On-line algorithms are usually analyzed using competitive analysis, in which the performance

of on-line algorithm on a sequence is normalized by the performance of the optimal on-line

algorithm on that sequence. In this paper we introduce adaptive/cooperative analysis as an

alternative general framework for the analysis of on-line algorithms. This model gives promising

results when applied to two well known on-line problems, paging and list update. The idea is

to normalize the performance of an on-line algorithm by a measure other than the performance

of the on-line optimal algorithm OPT. We show that in many instances the perform of OPT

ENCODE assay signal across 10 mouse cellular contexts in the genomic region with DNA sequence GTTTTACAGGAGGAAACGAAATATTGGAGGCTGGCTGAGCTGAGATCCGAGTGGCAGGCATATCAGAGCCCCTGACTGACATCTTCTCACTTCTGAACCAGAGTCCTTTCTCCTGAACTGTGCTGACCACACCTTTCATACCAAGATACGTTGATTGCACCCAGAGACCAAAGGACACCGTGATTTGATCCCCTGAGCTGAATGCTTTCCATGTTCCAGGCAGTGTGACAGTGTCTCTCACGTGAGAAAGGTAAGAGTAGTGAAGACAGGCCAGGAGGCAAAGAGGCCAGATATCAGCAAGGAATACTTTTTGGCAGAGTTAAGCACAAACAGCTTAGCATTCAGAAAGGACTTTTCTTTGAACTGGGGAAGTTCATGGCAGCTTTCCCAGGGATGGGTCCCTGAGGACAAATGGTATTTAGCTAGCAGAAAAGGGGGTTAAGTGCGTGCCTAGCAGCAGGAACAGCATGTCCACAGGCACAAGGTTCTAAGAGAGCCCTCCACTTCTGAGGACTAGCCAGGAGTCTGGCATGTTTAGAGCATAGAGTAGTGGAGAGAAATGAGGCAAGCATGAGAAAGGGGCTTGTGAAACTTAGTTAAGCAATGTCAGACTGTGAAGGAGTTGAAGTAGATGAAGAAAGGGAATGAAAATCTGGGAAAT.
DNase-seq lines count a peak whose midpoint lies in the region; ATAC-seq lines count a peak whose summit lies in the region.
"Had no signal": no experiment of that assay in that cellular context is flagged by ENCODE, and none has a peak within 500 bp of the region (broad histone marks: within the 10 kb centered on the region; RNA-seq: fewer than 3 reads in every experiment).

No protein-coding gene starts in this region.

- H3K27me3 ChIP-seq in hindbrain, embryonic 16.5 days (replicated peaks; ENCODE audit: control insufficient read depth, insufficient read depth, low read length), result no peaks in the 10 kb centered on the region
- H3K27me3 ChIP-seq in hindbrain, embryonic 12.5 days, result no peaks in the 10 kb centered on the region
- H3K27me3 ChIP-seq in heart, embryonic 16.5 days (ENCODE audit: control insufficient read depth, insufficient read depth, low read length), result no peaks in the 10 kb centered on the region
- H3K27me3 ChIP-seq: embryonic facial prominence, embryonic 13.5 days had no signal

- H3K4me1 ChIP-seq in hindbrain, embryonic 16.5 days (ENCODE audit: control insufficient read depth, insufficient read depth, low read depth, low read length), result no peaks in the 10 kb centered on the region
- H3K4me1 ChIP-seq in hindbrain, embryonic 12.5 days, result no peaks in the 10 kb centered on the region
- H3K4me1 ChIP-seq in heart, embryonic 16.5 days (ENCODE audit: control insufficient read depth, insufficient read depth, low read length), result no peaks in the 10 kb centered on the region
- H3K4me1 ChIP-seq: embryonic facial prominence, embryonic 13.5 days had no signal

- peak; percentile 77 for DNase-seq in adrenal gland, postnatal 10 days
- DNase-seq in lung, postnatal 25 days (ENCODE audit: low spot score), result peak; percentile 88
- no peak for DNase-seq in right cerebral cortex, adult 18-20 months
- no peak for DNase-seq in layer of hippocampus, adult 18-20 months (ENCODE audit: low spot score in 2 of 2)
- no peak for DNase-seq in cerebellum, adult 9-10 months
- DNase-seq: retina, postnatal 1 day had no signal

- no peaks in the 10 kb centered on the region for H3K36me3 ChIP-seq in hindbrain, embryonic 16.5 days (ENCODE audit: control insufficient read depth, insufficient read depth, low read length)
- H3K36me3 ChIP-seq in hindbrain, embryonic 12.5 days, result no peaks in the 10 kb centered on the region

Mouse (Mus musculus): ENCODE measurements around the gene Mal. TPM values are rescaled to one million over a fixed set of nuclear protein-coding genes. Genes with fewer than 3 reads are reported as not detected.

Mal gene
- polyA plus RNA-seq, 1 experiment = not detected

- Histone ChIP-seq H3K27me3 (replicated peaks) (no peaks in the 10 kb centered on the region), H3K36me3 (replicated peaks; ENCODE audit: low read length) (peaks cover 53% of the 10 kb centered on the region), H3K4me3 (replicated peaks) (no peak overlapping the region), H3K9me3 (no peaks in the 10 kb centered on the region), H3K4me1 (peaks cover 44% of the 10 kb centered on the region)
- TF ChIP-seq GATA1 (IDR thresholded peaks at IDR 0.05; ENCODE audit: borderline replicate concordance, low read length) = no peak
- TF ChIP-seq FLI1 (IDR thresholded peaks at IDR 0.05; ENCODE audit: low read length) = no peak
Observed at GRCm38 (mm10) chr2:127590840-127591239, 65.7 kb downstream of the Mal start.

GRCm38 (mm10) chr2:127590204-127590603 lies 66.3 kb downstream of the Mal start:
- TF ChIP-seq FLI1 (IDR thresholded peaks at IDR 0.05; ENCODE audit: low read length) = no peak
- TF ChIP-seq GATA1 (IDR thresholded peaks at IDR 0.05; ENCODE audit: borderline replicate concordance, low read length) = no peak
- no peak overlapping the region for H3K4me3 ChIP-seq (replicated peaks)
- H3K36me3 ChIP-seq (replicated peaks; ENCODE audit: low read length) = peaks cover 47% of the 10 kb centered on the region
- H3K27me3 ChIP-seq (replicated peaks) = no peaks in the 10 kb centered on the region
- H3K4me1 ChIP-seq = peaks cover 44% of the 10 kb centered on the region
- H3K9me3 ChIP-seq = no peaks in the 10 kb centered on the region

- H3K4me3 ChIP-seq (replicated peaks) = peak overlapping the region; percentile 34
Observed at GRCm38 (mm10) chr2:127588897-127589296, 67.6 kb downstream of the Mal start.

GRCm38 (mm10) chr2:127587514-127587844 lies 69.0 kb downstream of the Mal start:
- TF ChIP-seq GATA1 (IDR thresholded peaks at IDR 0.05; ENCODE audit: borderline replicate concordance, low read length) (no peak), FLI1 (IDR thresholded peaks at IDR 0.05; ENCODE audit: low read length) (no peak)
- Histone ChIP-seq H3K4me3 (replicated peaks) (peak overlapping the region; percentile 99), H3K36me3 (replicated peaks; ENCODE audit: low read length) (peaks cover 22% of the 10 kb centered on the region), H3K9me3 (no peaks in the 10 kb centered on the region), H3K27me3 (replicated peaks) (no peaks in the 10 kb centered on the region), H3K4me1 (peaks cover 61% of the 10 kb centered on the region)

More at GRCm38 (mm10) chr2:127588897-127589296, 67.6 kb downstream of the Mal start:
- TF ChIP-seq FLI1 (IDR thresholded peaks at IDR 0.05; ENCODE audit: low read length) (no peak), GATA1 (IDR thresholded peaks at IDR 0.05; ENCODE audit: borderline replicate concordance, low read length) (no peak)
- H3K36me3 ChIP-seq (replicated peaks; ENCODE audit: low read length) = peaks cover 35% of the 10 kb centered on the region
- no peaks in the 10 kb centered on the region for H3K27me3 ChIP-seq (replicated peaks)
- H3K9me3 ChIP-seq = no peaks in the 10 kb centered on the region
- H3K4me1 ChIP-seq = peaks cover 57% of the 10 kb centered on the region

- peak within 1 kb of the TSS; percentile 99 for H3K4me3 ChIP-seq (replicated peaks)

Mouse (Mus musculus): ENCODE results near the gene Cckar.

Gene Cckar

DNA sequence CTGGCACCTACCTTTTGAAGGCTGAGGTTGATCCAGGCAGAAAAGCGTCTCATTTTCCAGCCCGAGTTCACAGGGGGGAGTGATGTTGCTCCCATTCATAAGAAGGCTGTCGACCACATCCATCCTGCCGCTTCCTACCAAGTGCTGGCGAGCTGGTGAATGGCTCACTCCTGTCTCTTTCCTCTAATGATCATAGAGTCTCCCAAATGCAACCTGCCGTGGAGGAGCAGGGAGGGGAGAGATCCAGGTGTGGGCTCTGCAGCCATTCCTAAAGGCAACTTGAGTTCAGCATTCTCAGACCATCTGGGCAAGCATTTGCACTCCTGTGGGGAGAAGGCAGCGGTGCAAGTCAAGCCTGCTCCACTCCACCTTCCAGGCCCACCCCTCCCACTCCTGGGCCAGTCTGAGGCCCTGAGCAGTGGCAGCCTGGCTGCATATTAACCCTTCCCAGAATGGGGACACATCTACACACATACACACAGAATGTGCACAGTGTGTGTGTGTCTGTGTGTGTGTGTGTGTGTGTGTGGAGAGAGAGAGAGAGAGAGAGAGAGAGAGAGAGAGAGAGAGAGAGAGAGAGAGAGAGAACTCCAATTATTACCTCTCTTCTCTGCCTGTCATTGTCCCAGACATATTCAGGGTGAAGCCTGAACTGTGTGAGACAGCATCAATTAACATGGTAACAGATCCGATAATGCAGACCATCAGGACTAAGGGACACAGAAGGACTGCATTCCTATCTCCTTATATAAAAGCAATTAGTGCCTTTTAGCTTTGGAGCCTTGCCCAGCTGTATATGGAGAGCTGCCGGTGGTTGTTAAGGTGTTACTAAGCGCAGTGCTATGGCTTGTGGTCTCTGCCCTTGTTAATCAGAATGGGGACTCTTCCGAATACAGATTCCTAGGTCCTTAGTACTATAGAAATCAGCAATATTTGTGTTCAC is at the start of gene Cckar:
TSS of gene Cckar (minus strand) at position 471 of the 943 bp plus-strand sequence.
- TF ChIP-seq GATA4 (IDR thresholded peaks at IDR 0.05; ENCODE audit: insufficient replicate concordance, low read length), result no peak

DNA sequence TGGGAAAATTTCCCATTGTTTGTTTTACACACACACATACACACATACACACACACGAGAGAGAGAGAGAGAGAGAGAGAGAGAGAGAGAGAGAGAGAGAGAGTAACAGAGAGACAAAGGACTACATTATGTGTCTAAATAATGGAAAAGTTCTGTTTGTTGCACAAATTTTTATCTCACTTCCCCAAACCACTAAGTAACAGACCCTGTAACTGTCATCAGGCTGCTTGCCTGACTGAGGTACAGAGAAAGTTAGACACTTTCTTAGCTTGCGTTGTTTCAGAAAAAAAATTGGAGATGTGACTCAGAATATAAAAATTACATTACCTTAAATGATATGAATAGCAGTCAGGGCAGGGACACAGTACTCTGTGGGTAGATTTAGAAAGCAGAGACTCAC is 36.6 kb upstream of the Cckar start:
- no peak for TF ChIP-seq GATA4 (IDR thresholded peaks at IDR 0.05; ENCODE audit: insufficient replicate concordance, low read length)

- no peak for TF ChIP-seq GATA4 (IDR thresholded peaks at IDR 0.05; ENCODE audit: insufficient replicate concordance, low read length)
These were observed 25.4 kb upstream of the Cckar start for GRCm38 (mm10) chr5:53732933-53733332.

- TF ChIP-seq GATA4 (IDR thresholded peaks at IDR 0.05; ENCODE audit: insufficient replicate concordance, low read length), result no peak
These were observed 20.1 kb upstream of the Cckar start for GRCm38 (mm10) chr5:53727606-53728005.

on a sequence is a coarse approximation of the difficulty or complexity of a given input. Using

a finer, more natural measure we can separate paging and list update algorithms which were

otherwise undistinguishable under the classical model. This createas a performance hierarchy of

algorithms which better reflects the intuitive relative strengths between them. Lastly, we show

that, surprisingly, certain randomized algorithms which are superior to MTF in the classical

model are not so in the adaptive case. This confirms that the ability of the on-line adaptive

algorithm to ignore pathological worst cases can lead to algorithms that are more efficient in

practice.